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Here are some of the best mouse and trackpad choices for your new Mac mini

This is surely the easiest part of buying a Mac: picking the mouse to go with it. Except there are also trackpads —and you won't believe the number of choices you've got. AppleInsider talks about what we've used and like, and how to narrow down your options to find the right mouse or trackpad for you.

Apple's Magic mouse, trackpad and keyboard

Apple's Magic mouse, trackpad and keyboard

Apple is missing a trick here. When you order a new Mac mini from Apple's online store, the firm offers you upgrades to storage and processor plus it tries to tempt you with software like Final Cut Pro X. Yet it doesn't offer you a mouse or trackpad even though Apple sells them —and even though it will offer these when you're buying a Mac Pro.

If it did include Apple's own devices in the list of possible Build to Order options it would be fine. If you separately choose to add them to your Shopping Basket, you won't regret it. You still have to choose between the mouse and the trackpad but both are good choices that you will be happy with.

It's just that they are not the only options. Not by a very, very long way. And there has been at least since Apple's original iMac mouse came out and drove people to look for alternatives that were less uncomfortable.

Apple's infamous original mouse for the iMac

Apple's infamous original mouse for the iMac

That old hockey puck mouse doesn't look great but you had to use it to realize just how dreadful a mouse can be. Comfort and functionality are the keys to a good experience. You might not imagine that there's a lot of functionality you can have in a mouse, but some are so feature-packed as to be ludicrous.

And yet whatever you end up choosing to buy, the steps you take and the issues you need to work through are the same. Here's what you need to think about plus recommendations in every type of Mac pointing device.

Mouse or trackpad

You could always buy both and we're not saying to dodge the decision. Plenty of people have plenty of reasons to have both a mouse and a trackpad on their Mac mini.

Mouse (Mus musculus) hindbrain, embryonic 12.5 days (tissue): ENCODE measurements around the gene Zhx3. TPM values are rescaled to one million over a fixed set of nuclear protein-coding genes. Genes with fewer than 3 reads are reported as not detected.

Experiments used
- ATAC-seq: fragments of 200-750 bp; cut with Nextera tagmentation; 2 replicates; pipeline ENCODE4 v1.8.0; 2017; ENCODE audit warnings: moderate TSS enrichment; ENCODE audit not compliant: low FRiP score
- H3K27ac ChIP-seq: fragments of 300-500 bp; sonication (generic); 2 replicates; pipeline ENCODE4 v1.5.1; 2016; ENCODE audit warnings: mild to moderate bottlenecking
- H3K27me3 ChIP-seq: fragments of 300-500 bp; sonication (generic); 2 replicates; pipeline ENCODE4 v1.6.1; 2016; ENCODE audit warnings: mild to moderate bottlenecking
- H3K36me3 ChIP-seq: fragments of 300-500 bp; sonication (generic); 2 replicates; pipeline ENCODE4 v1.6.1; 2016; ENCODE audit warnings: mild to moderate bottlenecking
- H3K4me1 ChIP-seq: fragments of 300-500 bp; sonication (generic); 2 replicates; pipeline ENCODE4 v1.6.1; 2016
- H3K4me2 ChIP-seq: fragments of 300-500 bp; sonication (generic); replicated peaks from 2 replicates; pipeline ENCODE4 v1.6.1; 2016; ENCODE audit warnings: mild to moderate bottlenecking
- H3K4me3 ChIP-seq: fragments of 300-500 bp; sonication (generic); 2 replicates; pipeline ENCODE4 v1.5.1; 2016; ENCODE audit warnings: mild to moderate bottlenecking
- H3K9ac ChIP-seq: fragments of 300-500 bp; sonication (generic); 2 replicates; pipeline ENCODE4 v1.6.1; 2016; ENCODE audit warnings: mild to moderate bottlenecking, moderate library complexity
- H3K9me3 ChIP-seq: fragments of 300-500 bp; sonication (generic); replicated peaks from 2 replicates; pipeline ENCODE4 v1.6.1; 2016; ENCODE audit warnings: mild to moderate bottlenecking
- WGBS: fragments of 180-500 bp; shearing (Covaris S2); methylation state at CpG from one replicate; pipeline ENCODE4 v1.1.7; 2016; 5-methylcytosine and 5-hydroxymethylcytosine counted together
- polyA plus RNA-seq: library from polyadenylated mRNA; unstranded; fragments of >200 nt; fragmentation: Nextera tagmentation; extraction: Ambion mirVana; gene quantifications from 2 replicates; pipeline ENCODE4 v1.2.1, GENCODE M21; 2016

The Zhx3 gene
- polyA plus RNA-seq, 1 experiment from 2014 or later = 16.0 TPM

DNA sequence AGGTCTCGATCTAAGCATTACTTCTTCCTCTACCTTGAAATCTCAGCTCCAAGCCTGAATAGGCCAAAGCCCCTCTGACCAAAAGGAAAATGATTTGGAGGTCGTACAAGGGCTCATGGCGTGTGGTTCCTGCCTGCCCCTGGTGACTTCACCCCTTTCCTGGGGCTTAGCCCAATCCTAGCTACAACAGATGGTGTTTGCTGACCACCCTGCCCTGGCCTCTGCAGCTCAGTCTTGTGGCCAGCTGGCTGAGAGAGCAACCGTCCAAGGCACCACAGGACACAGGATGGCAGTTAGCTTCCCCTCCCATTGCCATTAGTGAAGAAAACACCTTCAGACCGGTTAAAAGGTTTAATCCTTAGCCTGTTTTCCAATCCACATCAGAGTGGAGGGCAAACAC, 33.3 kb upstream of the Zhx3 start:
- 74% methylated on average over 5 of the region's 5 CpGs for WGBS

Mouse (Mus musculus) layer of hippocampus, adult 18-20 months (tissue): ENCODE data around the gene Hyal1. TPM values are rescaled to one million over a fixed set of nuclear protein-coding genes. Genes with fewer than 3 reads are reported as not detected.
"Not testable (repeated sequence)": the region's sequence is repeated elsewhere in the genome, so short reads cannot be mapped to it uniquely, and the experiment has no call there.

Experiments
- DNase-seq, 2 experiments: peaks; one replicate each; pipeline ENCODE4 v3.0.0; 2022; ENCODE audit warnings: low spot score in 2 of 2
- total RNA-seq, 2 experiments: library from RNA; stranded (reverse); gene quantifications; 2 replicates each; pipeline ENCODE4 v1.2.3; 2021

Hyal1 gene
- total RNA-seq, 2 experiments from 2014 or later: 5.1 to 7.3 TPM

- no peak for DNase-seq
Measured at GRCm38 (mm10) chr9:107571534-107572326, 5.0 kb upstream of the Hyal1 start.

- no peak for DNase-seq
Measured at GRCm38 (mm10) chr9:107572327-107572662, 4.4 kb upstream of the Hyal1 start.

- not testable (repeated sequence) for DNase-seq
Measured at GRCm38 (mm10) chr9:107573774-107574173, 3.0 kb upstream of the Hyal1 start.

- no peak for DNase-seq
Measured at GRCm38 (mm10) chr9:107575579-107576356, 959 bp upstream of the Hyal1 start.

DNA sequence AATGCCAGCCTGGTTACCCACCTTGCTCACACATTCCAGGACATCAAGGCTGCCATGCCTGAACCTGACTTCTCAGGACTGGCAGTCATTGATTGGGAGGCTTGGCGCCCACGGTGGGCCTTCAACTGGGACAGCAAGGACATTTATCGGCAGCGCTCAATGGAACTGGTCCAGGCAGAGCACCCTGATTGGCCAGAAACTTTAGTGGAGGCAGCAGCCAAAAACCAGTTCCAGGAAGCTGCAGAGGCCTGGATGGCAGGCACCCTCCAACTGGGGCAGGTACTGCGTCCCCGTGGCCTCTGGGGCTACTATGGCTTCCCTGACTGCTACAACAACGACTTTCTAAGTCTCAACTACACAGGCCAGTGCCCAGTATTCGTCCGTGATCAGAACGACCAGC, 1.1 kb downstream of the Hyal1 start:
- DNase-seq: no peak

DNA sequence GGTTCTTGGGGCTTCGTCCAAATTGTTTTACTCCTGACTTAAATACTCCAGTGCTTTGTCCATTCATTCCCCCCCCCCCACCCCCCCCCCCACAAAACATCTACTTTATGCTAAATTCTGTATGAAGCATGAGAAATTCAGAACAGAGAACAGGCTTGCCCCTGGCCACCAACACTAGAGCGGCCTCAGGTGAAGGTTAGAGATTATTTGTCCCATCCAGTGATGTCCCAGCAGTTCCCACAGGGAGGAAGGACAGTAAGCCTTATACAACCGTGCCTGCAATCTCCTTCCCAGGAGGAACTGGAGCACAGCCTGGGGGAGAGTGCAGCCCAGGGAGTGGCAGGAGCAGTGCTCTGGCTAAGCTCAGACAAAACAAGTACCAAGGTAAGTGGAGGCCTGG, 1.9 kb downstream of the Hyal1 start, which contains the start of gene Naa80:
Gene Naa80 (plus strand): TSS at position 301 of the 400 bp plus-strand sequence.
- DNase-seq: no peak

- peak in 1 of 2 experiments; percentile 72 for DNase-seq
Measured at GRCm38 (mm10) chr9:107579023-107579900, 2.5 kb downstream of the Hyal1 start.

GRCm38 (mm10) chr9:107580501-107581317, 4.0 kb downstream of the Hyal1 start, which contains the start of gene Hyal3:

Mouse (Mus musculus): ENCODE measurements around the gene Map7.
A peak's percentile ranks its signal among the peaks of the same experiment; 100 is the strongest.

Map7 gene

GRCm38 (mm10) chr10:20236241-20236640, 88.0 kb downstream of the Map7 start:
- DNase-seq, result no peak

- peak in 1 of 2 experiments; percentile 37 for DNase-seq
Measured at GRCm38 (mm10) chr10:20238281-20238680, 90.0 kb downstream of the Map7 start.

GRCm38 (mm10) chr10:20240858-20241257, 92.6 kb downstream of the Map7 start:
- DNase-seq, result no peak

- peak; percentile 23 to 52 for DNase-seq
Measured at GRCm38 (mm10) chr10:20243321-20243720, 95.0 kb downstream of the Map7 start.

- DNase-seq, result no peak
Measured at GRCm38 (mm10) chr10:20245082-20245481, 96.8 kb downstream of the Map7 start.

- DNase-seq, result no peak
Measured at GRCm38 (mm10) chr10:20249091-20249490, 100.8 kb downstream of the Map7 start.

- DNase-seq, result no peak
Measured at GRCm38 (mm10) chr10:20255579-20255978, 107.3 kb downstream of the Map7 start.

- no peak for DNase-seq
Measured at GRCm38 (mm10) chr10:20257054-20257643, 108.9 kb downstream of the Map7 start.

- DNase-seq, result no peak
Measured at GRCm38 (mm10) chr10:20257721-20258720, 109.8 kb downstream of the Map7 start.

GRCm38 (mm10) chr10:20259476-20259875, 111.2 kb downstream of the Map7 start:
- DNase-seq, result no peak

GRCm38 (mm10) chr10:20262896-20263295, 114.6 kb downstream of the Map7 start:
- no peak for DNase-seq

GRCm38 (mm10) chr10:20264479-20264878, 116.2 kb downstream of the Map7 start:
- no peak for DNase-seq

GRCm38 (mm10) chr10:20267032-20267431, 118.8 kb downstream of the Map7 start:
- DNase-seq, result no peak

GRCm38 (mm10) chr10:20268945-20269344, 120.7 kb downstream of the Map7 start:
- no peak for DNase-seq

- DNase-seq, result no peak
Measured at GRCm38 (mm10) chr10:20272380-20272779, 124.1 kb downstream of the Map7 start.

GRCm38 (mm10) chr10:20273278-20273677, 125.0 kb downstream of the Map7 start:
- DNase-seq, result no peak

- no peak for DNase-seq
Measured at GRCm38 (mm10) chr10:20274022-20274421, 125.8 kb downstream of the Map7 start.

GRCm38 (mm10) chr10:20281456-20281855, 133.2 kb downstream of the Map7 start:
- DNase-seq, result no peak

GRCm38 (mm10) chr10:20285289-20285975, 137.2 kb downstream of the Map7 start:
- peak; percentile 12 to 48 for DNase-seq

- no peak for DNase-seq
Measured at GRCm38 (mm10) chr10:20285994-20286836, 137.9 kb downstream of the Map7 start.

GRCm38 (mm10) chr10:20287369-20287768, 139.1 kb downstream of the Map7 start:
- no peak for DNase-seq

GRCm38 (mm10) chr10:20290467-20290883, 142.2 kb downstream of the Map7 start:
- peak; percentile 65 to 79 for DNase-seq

Broadly speaking, a trackpad is great for most uses. It's just the same as on a laptop, it's quick and easy, it's comfortable. Plus as well as moving your cursor around the screen, trackpads can have gestures. Swipe four fingers upwards to get macOS's Expose feature, for instance.

A mouse, on the other hand, is far more precise.

So a photographer, for example, might have a trackpad for moving quickly through hundreds of images but then a mouse for making precise Photoshop adjustments.

Trackpads are easy

Maybe we used to be split between those of us who preferred a mouse to a trackpad and vice versa, but then we found BetterTouchTool and became a little obsessed with it.

It's software that gives your trackpad a just about infinite number of possible gestures. So as well as Apple's Expose trick, we can launch apps, change the Mac's brightness, switch between Desktops or put the computer to sleep with the right tap.

That's tipped the balance for us. So much so that unless you have a specific need for a mouse, we're going to say that you'll find a trackpad to be better use and better value.

Apple Magic Trackpad 2

Apple Magic Trackpad 2

What's more, we're going to say buy Apple's Magic Trackpad 2. It's not cheap, it's around $125 on Amazon, but it is the best there is.

You could look at the VicTsing Ultra-Slim Touchpad Keyboard which is a combination keyboard and built-in trackpad. It's perhaps convenient to have a single unit that does but you'd have to really want that convenience because this just is not our favorite keyboard.

Curiously, Logitech has sold at least a couple of keyboards that have trackpads but many are discontinued. The only remaining ones on Logitech's own website are positioned as being solely for PC-connected TV sets.

If you like the idea of a trackpad coupled to your keyboard and you buy the Apple Magic Trackpad 2, take a look at TwelveSouth's MagicBridge which costs around $35. This is a kind of low tray that holds that trackpad together with Apple's Magic Keyboard.

TwelveSouth MagicBridge

TwelveSouth MagicBridge

Mice are harder

Crack your knuckles and prepare for a far more involved search for the right mouse for you and your new Mac mini. There must be a hundred different Mac-specific mice available and since they connect to your machine via USB, you've also got the choice of most PC mice too.

It's true that you can plug a PC mouse into a Mac and it's also true that the sheer volume of options this gives you is a cacophony. Yet as far as the manufacturers are concerned, we're a happy coincidence, a lucky extra market that they get through no effort.

That means many or even most therefore don't put any effort in to the Mac at all so you end up with a mouse that comes with features and buttons that do absolutely nothing unless you're on a PC.